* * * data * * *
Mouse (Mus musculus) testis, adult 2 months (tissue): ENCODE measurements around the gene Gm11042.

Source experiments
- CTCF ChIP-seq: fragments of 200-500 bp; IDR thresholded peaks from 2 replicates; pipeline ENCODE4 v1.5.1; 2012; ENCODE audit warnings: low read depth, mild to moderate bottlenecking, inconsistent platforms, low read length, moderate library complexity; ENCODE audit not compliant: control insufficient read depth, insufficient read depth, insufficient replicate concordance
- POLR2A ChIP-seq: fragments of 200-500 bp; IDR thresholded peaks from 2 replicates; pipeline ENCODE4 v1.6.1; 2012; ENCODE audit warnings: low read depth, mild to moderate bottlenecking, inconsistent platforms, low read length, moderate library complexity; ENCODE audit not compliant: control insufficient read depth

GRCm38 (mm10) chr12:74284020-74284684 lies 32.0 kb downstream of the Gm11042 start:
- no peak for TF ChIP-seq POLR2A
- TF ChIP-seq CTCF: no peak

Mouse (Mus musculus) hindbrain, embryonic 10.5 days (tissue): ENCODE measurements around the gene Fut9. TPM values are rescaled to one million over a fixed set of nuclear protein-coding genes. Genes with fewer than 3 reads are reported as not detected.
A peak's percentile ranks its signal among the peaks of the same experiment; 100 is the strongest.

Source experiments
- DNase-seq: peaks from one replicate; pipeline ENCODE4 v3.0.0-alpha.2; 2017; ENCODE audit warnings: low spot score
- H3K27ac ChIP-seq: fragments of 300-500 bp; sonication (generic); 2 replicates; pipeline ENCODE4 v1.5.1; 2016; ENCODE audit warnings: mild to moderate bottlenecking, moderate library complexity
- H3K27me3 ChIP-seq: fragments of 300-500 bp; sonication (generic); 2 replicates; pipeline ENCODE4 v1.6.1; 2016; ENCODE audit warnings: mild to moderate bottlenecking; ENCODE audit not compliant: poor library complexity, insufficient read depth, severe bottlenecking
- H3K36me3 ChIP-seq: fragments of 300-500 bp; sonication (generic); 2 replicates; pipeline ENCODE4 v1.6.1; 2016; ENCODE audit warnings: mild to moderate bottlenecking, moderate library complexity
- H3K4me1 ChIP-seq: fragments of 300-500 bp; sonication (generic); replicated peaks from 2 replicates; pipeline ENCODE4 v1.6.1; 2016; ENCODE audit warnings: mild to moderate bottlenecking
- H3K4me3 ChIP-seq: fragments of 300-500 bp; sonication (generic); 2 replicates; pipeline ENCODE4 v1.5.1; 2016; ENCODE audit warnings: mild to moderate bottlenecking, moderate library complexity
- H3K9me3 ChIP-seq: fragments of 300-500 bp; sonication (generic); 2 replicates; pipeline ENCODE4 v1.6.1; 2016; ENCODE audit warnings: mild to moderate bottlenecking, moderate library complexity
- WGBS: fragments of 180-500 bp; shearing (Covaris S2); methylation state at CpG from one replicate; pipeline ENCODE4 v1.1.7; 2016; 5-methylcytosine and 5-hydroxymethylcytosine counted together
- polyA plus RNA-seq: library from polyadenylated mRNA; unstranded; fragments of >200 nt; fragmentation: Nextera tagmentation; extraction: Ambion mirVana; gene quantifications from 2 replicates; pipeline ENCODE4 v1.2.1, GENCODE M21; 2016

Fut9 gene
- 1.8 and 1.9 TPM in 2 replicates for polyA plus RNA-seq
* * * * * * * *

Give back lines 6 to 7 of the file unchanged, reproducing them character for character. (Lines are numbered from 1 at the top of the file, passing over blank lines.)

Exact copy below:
- no peak for TF ChIP-seq POLR2A
- TF ChIP-seq CTCF: no peak